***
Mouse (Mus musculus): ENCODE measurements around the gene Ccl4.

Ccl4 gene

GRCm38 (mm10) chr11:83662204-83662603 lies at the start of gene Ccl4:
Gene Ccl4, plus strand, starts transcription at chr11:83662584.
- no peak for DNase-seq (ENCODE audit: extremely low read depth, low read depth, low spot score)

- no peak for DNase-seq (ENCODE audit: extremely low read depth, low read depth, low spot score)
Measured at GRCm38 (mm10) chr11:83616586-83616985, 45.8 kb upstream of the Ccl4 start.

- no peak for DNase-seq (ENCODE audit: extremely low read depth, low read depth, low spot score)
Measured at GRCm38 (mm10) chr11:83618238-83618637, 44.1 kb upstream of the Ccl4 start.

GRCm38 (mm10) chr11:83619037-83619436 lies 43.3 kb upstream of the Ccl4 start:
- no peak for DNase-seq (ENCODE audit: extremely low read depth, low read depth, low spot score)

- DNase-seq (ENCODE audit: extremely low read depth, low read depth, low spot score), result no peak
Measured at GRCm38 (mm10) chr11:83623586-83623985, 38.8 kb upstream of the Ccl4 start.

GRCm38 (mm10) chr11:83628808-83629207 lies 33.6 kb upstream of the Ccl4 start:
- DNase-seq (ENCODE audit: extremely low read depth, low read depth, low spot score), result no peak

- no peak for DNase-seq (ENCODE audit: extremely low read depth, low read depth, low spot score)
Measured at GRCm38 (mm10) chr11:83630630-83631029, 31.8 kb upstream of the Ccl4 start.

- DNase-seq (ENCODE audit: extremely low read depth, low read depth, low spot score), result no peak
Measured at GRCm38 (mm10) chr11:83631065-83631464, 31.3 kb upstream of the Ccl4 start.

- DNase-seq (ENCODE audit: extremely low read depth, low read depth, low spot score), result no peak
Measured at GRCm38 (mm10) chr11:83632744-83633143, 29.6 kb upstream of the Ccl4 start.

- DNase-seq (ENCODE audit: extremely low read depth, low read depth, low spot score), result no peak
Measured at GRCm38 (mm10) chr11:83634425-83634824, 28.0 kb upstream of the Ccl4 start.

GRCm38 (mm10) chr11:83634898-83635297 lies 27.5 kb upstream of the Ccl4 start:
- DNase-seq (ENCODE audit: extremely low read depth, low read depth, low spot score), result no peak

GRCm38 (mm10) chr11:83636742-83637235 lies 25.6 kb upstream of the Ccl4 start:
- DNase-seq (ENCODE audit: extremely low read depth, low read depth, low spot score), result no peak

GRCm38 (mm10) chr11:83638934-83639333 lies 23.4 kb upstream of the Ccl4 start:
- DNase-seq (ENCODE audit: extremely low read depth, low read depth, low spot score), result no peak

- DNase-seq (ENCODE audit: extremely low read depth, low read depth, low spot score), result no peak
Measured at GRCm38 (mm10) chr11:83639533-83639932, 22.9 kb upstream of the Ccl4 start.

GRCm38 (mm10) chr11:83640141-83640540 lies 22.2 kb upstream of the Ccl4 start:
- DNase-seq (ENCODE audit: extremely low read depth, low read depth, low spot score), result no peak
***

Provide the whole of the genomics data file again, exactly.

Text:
Mouse (Mus musculus): ENCODE measurements around the gene Ccl4.

Ccl4 gene

GRCm38 (mm10) chr11:83662204-83662603 lies at the start of gene Ccl4:
Gene Ccl4, plus strand, starts transcription at chr11:83662584.
- no peak for DNase-seq (ENCODE audit: extremely low read depth, low read depth, low spot score)

- no peak for DNase-seq (ENCODE audit: extremely low read depth, low read depth, low spot score)
Measured at GRCm38 (mm10) chr11:83616586-83616985, 45.8 kb upstream of the Ccl4 start.

- no peak for DNase-seq (ENCODE audit: extremely low read depth, low read depth, low spot score)
Measured at GRCm38 (mm10) chr11:83618238-83618637, 44.1 kb upstream of the Ccl4 start.

GRCm38 (mm10) chr11:83619037-83619436 lies 43.3 kb upstream of the Ccl4 start:
- no peak for DNase-seq (ENCODE audit: extremely low read depth, low read depth, low spot score)

- DNase-seq (ENCODE audit: extremely low read depth, low read depth, low spot score), result no peak
Measured at GRCm38 (mm10) chr11:83623586-83623985, 38.8 kb upstream of the Ccl4 start.

GRCm38 (mm10) chr11:83628808-83629207 lies 33.6 kb upstream of the Ccl4 start:
- DNase-seq (ENCODE audit: extremely low read depth, low read depth, low spot score), result no peak

- no peak for DNase-seq (ENCODE audit: extremely low read depth, low read depth, low spot score)
Measured at GRCm38 (mm10) chr11:83630630-83631029, 31.8 kb upstream of the Ccl4 start.

- DNase-seq (ENCODE audit: extremely low read depth, low read depth, low spot score), result no peak
Measured at GRCm38 (mm10) chr11:83631065-83631464, 31.3 kb upstream of the Ccl4 start.

- DNase-seq (ENCODE audit: extremely low read depth, low read depth, low spot score), result no peak
Measured at GRCm38 (mm10) chr11:83632744-83633143, 29.6 kb upstream of the Ccl4 start.

- DNase-seq (ENCODE audit: extremely low read depth, low read depth, low spot score), result no peak
Measured at GRCm38 (mm10) chr11:83634425-83634824, 28.0 kb upstream of the Ccl4 start.

GRCm38 (mm10) chr11:83634898-83635297 lies 27.5 kb upstream of the Ccl4 start:
- DNase-seq (ENCODE audit: extremely low read depth, low read depth, low spot score), result no peak

GRCm38 (mm10) chr11:83636742-83637235 lies 25.6 kb upstream of the Ccl4 start:
- DNase-seq (ENCODE audit: extremely low read depth, low read depth, low spot score), result no peak

GRCm38 (mm10) chr11:83638934-83639333 lies 23.4 kb upstream of the Ccl4 start:
- DNase-seq (ENCODE audit: extremely low read depth, low read depth, low spot score), result no peak

- DNase-seq (ENCODE audit: extremely low read depth, low read depth, low spot score), result no peak
Measured at GRCm38 (mm10) chr11:83639533-83639932, 22.9 kb upstream of the Ccl4 start.

GRCm38 (mm10) chr11:83640141-83640540 lies 22.2 kb upstream of the Ccl4 start:
- DNase-seq (ENCODE audit: extremely low read depth, low read depth, low spot score), result no peak